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Originally Posted by OCCheetos View Post
Shifting service is effectively a "cut" to some areas.

The urbanist in me wants to give up on the suburbs because we all know ridership recovery isn't going to be as significant as in other parts of the city. But altruistically that can't be done.. there are undoubtedly still people, maybe not as many, who still use connexion services, and some of those other frequent services that don't look like they're capturing as much ridership.

So long as there is a single person who uses any of those services even occasionally, reallocating that service would affect them, and in our current state that effect could be extremely detrimental to them, and future recovery of ridership.



Yes, we absolutely should make adjustments based on new travel patterns. I would suspect that in the future (and made easier with Stage 2) we will be gutting connexion services and implementing more frequent local service for instance.
But how exactly should that be done? We'd be trying to hit a moving target, and that's really risky and could backfire (see: Toronto, and other cities). For now, I still think sitting tight until we know more is the right choice.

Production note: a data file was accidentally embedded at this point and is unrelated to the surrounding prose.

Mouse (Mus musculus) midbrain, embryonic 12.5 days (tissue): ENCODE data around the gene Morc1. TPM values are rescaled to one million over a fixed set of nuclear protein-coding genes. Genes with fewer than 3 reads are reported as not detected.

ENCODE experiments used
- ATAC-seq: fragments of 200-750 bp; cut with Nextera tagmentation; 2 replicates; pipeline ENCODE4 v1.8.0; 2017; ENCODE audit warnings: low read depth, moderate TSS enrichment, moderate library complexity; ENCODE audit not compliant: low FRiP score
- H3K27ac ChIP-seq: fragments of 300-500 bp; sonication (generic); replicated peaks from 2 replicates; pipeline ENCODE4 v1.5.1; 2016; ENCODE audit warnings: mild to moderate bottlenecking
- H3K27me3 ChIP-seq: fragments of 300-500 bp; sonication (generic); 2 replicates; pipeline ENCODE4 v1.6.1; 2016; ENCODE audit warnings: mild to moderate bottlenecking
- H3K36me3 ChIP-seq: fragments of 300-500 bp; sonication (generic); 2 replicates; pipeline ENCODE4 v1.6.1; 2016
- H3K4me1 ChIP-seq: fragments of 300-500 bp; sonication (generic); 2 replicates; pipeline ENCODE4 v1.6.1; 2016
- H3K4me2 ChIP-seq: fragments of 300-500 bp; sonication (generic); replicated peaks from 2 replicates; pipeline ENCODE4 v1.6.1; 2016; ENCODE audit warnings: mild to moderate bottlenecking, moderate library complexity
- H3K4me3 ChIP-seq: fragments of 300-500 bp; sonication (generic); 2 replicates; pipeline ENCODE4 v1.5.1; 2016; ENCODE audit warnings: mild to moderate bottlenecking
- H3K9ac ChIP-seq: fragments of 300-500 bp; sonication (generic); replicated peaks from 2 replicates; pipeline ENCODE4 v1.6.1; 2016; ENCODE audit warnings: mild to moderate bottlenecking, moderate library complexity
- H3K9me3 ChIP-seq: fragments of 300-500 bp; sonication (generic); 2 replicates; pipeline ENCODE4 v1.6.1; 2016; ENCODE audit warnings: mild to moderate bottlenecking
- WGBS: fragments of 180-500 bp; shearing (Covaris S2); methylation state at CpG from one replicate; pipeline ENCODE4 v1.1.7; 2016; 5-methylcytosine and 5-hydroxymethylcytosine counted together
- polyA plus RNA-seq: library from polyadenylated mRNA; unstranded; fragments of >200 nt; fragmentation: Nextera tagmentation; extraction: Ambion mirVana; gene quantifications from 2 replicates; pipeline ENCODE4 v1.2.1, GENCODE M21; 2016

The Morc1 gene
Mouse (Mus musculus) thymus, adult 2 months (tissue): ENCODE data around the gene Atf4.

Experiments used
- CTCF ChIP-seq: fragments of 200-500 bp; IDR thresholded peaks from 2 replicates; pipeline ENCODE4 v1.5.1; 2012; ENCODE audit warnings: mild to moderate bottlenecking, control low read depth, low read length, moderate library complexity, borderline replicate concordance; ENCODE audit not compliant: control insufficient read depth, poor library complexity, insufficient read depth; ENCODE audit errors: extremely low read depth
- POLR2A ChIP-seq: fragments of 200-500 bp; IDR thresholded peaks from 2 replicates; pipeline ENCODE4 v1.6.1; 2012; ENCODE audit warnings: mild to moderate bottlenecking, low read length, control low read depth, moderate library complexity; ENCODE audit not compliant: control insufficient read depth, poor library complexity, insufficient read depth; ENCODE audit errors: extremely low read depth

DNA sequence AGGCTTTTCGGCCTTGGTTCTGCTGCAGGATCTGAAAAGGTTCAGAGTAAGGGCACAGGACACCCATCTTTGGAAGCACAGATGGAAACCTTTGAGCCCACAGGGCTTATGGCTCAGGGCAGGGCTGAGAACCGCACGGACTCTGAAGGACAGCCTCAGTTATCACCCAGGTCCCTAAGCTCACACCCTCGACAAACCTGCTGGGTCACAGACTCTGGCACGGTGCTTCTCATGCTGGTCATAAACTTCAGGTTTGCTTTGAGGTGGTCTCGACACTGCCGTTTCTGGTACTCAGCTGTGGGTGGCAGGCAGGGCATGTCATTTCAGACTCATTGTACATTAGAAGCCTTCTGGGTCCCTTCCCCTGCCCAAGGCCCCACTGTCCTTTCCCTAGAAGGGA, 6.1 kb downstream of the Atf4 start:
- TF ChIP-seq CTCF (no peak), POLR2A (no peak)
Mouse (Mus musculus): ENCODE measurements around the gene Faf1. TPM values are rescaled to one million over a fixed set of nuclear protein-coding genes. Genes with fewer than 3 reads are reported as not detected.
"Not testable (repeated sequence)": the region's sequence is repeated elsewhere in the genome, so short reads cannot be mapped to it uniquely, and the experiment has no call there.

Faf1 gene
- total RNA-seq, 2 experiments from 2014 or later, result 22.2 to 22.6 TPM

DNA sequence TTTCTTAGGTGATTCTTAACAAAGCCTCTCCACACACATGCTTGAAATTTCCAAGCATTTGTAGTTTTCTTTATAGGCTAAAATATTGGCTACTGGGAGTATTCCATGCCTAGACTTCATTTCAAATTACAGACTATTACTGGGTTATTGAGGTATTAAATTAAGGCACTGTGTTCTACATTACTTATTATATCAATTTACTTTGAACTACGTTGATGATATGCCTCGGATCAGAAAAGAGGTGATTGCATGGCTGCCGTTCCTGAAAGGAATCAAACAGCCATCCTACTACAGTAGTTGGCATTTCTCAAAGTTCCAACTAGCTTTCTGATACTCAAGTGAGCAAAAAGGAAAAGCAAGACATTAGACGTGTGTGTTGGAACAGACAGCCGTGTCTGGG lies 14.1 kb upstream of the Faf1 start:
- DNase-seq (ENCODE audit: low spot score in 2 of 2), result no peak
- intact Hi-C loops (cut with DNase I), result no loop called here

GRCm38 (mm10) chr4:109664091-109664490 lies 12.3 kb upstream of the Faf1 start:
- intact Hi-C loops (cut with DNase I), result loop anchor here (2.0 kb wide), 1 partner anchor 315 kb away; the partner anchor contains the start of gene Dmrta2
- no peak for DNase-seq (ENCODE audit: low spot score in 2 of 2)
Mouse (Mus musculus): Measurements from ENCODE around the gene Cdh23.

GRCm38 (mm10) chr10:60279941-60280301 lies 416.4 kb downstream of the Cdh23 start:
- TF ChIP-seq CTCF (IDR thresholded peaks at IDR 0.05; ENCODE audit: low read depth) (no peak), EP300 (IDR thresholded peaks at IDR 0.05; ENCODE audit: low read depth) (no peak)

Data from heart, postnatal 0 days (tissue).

I think it would be easy to say cut connexion routes and "give up on the suburbs". But it is the suburbs that need the most help in this reorganization. I would say that for every connexion route that is cut in Orleans (for example), there should be an increase to a local route in Orleans to help transit riders in Orleans go to/from the places they need to go (groceries, medical appointments, etc.).

I understand what you are saying, but there is also a danger in waiting too long to make service adjustments. If we don't allocate our spare service in ways that make sense, then we won't see ridership levels recover because no one will come back to a service that isn't serving their new needs.
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  #5596  
Old Posted Nov 18, 2020, 7:26 PM
OCCheetos OCCheetos is online now
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From the meeting, Manconi says they're working on it, but it won't be presented to the commission until June.